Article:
In the oil sector management, under Kyari, with NNPC and subsidiaries in view, three chief operating officers are from the South. Three are also from the North. The position of GGM, National Petroleum Investment Management Services (NAPIMS), is from the North, while a southerner occupies the position of GGM, crude oil marketing, as earlier stated. A northerner is managing director of Pipelines and Products Marketing Company (PPMC) and a southerner heads NNPC Retail Limited as managing director.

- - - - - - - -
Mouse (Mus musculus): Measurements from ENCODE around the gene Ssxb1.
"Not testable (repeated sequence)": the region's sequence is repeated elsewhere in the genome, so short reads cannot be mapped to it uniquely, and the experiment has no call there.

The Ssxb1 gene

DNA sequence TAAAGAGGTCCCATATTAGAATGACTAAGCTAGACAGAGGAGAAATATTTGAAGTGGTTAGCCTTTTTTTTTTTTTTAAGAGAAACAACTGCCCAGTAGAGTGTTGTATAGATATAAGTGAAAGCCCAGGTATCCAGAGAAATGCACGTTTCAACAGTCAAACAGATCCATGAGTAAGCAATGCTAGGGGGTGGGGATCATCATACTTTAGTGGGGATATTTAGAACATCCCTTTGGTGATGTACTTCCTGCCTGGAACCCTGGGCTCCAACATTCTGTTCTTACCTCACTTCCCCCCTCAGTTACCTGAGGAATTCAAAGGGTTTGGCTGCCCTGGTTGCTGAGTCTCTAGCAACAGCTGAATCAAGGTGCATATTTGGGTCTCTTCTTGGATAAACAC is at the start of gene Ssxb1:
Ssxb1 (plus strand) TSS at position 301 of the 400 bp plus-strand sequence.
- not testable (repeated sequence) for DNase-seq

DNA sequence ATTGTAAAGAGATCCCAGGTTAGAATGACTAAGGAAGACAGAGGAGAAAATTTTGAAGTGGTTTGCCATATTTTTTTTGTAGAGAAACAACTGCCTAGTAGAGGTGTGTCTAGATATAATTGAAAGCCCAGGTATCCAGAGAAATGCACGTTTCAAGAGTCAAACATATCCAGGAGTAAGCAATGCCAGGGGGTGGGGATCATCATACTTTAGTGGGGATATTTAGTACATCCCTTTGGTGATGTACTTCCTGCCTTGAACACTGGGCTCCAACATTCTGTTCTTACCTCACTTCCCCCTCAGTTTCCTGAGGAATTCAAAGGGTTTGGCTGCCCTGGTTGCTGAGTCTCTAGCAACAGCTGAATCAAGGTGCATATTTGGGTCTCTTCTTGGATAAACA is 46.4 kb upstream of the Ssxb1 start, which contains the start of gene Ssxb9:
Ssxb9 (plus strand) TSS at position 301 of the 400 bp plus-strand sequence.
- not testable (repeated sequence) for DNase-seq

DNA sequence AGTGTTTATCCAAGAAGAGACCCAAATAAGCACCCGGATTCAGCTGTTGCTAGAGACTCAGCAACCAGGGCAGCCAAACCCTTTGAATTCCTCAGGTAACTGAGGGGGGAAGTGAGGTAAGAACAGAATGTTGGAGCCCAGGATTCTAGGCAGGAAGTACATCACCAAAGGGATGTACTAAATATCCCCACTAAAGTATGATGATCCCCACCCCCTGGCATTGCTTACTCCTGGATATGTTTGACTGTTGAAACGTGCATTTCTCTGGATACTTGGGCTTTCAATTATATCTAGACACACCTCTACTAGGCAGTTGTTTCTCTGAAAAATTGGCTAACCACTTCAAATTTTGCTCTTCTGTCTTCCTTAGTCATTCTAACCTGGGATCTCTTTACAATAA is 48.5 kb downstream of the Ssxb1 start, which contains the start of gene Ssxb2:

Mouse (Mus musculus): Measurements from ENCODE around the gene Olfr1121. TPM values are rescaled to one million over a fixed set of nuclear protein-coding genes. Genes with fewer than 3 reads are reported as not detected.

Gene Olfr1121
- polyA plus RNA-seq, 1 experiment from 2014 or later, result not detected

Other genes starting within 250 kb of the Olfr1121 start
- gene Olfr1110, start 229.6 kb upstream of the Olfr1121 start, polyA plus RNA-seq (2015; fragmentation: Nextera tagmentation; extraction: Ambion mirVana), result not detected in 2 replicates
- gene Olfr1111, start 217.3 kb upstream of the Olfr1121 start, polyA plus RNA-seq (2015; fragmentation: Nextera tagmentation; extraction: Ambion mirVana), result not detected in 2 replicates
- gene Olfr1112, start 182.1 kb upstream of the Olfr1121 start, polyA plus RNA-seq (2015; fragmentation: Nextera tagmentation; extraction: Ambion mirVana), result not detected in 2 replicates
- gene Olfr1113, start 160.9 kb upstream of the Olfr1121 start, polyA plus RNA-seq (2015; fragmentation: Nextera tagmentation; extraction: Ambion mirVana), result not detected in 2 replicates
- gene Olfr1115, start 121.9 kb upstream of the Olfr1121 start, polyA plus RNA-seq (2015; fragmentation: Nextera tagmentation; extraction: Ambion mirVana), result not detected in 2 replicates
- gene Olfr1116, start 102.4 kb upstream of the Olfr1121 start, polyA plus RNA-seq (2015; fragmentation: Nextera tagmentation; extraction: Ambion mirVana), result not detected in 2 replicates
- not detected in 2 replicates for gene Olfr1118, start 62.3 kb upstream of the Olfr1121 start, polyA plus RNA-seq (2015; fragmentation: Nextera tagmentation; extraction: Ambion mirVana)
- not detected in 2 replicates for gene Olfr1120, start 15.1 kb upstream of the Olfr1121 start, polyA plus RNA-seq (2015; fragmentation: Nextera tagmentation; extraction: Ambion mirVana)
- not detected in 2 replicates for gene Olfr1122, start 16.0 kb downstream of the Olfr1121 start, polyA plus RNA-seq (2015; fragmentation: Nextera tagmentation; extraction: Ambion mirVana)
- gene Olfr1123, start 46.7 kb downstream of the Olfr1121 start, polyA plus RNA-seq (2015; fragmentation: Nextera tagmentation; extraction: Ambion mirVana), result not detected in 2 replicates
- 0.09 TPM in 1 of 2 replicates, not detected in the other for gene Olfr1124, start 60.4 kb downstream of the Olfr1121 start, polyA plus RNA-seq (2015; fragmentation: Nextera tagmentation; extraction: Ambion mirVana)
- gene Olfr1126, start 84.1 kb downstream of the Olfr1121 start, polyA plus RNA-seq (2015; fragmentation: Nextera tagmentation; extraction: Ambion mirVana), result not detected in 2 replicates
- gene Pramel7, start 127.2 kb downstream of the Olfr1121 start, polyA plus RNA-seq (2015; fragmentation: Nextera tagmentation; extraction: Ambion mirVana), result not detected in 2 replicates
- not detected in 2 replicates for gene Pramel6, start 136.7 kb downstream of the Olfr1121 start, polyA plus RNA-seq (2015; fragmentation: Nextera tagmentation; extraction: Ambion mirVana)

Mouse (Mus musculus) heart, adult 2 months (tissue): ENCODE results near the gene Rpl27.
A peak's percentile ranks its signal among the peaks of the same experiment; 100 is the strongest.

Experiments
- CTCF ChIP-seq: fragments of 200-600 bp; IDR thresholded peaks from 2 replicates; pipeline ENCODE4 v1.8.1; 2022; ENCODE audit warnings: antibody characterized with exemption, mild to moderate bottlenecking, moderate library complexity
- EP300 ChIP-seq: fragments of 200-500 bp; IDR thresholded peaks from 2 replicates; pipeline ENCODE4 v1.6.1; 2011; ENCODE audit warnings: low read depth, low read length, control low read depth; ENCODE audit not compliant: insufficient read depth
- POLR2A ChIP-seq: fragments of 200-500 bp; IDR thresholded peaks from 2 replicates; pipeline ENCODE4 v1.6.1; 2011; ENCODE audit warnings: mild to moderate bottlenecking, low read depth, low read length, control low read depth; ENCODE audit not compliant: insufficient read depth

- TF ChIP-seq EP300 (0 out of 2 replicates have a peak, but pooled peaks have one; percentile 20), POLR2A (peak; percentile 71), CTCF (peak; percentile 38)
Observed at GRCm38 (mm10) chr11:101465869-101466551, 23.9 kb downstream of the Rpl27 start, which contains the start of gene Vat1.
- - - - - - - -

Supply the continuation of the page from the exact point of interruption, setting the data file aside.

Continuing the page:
In NNPC today, people from the South are holding top positions and contributing their quota towards the successful management of the country’s petroleum sector. By names and designation, they include: Okoye Billy Okechukwu, managing director, NNPC Retail Ltd. (Anambra); Tombomieye Adokiye, GGM, Crude Oil Marketing Division (Rivers); Ladipo Oyeyemi Lawunmi, GGM, Human Resources GHR (Oyo State); Ewubare Ronald Onoriode, chief operating officer (COO), Ventures and Business Development (Delta State); and Ndupu Lawrencia Nwadiubuwa, COO, Downstream (Imo State). Others are: Ada Nneka, managing director, Nigeria Pipelines and Storage Company Limited (Abia State); Adetunji Adeyemi, COO, Upstream (Oyo State); Bariwe Ayebateke Ferdinand, managing director, Integrated Data Services Limited (Bayelsa State); and Eshiett Rose Nat, GGM, Finance, CHQ F&A (Akwa Ibom).